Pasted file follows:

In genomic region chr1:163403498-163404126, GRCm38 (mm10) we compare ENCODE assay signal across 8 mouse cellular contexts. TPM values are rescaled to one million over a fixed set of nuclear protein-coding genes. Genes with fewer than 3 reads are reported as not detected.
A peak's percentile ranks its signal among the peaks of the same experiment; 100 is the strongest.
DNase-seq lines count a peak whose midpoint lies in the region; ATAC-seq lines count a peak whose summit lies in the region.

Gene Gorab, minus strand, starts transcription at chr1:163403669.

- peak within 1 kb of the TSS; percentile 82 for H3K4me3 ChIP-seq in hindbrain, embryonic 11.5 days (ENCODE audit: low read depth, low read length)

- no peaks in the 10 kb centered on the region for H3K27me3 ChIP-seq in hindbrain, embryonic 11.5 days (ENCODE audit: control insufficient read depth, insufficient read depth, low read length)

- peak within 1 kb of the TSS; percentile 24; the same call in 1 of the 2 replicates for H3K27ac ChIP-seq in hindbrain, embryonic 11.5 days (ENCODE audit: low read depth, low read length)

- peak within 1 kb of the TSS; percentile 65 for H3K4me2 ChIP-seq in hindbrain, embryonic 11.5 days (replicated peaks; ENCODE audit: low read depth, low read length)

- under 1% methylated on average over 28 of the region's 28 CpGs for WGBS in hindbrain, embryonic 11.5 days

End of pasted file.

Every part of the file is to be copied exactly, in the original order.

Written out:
In genomic region chr1:163403498-163404126, GRCm38 (mm10) we compare ENCODE assay signal across 8 mouse cellular contexts. TPM values are rescaled to one million over a fixed set of nuclear protein-coding genes. Genes with fewer than 3 reads are reported as not detected.
A peak's percentile ranks its signal among the peaks of the same experiment; 100 is the strongest.
DNase-seq lines count a peak whose midpoint lies in the region; ATAC-seq lines count a peak whose summit lies in the region.

Gene Gorab, minus strand, starts transcription at chr1:163403669.

- peak within 1 kb of the TSS; percentile 82 for H3K4me3 ChIP-seq in hindbrain, embryonic 11.5 days (ENCODE audit: low read depth, low read length)

- no peaks in the 10 kb centered on the region for H3K27me3 ChIP-seq in hindbrain, embryonic 11.5 days (ENCODE audit: control insufficient read depth, insufficient read depth, low read length)

- peak within 1 kb of the TSS; percentile 24; the same call in 1 of the 2 replicates for H3K27ac ChIP-seq in hindbrain, embryonic 11.5 days (ENCODE audit: low read depth, low read length)

- peak within 1 kb of the TSS; percentile 65 for H3K4me2 ChIP-seq in hindbrain, embryonic 11.5 days (replicated peaks; ENCODE audit: low read depth, low read length)

- under 1% methylated on average over 28 of the region's 28 CpGs for WGBS in hindbrain, embryonic 11.5 days